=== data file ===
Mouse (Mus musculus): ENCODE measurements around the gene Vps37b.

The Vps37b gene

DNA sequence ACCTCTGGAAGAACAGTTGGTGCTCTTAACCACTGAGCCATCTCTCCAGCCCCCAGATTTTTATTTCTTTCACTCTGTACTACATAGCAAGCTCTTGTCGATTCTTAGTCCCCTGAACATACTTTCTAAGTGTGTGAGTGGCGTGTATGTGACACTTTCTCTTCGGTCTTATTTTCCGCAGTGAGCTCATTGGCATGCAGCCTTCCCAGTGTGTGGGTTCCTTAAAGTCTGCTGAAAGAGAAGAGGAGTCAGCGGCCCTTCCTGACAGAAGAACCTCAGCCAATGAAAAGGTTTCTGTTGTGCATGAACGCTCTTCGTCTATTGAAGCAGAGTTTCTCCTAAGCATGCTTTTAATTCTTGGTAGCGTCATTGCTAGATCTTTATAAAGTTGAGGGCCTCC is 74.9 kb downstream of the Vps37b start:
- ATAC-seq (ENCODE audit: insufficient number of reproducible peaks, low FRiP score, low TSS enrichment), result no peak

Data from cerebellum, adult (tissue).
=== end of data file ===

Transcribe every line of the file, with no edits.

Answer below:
Mouse (Mus musculus): ENCODE measurements around the gene Vps37b.

The Vps37b gene

DNA sequence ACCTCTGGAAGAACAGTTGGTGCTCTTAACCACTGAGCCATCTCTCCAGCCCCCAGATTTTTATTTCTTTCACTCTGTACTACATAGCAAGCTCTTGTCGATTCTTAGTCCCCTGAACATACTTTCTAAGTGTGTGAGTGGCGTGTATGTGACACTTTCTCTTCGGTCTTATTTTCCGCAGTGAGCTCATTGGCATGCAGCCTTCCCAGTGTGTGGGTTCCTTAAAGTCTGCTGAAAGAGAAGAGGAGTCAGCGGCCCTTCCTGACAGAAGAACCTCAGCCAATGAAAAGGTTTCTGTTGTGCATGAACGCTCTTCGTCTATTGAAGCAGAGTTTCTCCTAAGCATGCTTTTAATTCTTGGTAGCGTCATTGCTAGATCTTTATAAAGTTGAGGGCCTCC is 74.9 kb downstream of the Vps37b start:
- ATAC-seq (ENCODE audit: insufficient number of reproducible peaks, low FRiP score, low TSS enrichment), result no peak

Data from cerebellum, adult (tissue).